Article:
nurses4wellness blog.

Exercise: Every Step Counts April 2011

Dear Fellow Nurse,

A study published in JAMA last year provided women with some discouraging news, suggesting women need to exercise 60 minutes a day to maintain a healthy weight. “Who has an hour a day to exercise?” asked several women in a weight-loss program that I was leading. Sadly, the general feeling expressed was “What’s the point in even trying?”

If women (or men) can’t find a full hour in their day, the last thing we want them to feel is that there is no point in exercising at all. In my experience many people do not realize that you can accumulate your exercise in bouts of 10 – 15 minutes. You don’t necessarily need to exercise in a 30 – 60 minute stretch to benefit. A 10  minute walk, dancing for 15 minutes, 15 minutes of floor exercises while watching TV – it all adds up!

As nurses, we can help people increase their physical activity level by assisting them to find creative ways to be active, to set realistic exercise goals and to use behavioral modification techniques to stay motivated. Sure, it’s important to teach people the benefits of exercise, but it’s more important to help them make it happen!

Be well,

Janet Fontana, RN, MA

Leave Your Cares Behind

A workshop attendee once said, “If I thought of walking as exercise, I would never do it. When I think of it as my time, I can’t live without it.”

Free your mind and fully enjoy the experience of walking by practicing mindfulness:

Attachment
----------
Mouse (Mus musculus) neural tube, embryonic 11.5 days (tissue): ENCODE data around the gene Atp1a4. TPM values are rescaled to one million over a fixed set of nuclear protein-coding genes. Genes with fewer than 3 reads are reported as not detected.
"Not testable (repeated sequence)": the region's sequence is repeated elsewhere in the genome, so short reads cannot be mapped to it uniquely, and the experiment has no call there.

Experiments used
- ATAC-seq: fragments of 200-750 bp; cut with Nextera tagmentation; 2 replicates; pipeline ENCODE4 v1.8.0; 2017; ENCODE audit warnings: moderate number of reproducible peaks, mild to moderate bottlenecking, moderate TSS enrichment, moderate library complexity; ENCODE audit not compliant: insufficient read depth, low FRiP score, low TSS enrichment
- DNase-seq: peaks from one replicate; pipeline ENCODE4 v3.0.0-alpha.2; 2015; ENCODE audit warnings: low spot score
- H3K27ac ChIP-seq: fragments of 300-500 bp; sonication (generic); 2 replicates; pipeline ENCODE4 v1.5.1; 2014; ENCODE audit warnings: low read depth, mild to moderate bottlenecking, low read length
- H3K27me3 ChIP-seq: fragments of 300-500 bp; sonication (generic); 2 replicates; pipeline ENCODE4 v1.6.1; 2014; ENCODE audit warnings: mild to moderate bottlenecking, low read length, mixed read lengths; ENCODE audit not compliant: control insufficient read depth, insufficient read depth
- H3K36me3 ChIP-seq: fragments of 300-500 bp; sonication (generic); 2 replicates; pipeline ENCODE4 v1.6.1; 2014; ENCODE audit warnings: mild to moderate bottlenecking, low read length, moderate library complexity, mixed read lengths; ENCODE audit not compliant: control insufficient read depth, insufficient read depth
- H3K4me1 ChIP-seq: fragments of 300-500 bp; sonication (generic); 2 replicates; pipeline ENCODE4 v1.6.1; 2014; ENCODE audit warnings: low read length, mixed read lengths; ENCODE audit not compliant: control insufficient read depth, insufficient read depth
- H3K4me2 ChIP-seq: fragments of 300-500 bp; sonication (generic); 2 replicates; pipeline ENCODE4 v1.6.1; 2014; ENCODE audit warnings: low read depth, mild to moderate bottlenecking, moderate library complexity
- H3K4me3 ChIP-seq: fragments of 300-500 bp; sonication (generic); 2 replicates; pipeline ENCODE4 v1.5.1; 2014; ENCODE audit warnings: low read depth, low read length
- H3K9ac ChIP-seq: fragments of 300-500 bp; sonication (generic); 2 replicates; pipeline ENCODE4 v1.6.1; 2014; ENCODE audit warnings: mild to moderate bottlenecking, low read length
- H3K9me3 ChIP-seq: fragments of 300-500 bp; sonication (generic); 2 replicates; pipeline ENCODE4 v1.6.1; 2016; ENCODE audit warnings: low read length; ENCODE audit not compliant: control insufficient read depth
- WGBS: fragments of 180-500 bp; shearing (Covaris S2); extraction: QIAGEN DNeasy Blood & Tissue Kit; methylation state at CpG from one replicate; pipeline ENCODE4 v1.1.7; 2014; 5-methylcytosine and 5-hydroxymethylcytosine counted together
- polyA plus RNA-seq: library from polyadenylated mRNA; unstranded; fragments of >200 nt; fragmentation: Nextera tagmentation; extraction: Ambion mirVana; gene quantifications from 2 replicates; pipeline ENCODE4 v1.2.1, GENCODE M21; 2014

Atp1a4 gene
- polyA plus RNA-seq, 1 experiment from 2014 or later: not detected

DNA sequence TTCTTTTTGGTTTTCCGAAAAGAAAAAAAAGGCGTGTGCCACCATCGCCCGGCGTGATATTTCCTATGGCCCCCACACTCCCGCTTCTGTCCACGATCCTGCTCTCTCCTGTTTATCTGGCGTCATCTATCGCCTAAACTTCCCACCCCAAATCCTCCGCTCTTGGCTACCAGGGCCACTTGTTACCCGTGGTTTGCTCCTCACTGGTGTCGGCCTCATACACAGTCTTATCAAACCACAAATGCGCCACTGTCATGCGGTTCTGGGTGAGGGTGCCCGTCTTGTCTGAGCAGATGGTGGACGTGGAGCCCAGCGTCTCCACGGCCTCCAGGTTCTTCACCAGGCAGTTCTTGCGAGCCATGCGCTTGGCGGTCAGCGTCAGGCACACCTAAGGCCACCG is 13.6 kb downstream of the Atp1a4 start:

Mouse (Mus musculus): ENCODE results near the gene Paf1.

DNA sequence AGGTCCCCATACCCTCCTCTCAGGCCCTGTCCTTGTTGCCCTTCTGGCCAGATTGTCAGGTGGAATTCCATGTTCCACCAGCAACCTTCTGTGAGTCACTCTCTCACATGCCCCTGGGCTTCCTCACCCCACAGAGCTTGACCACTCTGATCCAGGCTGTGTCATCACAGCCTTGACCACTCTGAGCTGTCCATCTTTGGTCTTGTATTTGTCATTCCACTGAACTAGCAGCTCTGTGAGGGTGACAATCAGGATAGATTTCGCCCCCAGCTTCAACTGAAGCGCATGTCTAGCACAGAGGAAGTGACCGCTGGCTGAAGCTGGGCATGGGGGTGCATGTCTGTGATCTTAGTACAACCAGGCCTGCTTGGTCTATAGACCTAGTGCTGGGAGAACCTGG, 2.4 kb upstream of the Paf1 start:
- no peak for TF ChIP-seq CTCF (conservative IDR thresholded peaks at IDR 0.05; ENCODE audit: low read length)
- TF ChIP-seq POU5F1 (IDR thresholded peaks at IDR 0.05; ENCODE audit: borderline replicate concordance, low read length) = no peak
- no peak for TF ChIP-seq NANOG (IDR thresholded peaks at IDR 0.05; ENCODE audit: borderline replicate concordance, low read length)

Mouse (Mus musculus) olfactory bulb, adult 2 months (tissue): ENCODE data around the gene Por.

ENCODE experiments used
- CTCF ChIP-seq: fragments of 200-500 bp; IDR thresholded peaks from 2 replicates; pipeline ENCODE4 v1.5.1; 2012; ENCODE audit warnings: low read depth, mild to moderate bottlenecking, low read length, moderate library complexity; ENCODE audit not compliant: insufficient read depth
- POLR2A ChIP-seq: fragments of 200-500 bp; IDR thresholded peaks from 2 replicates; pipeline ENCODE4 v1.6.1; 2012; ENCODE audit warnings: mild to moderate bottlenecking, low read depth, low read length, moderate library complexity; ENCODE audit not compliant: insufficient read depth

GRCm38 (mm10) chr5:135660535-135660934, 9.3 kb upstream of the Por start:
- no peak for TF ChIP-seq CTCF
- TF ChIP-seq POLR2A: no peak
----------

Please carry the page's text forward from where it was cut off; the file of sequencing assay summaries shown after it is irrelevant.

1. Become aware of your breath

2. Feel the movements of your body

3. Open up all of your senses. What do you see, feel, smell and hear?

4. Whenever your mind drifts away from your experience, bring your awareness back to your breath and the walk.

“Each step brings you back to the present moment, which is the only moment in which you can be alive,” shares Thich Nhat Hanh. (see video on YouTube)

Spring into Action

Scientifically validated strategies to help you and/or others become more active:

• Self monitoring (journal, phone app, online tracking, pedometer)

• Goal setting (SMART goals; outcome/process goals)

• Contracting (written agreements, accountability)

• Feedback (checking in on progress)

• Problem solving (deal with variables, make adjustments)

• Stimulus/cues (an active friend, sneakers in your car, sticky notes, etc)

Take a look at Dr. Reiff-Hekking’s presentation handout to see how she puts these strategies together to help her clients increase their physical activity.

Nursing CE Program

Are you looking for ways to motivate yourself or others to stay physically active? Do you or your patients have a difficult time fitting exercise into a busy schedule? In her nursing CE webinar, “Getting Started and Staying Motivated to be Physically Active,” Dr. Sarah Reiff-Hekking, clinical psychologist and life coach, will teach you how to help people reach their physical activity goals.

Support a Cause

Boost your motivation to exercise by participating in an exercise-based fundraiser. Find an event that best suites you. By setting an inspiring outcome goal of raising money for a worthy cause, you are more likely to stick to your process goals – that is, the regular exercise you do to prepare.

Suggested Resources

Physical Activity Guidelines

Small Step, Get Active: Goals is a website to help you set activity goals.

Shape UpAmerica! Get Up and Go!

10,000 Steps a Day is a handout with information about pedometer use.

Map my walk & Map my run are websites where you can plan your routes.

Our Favorite Books:

Younger Next Year for Women: Live Strong, Fit, and Sexy – Chris Crowley & Henry Lodge, MD

Spark: The Revolutionary New Science of Exercise & the Brain – John Ratey, MD


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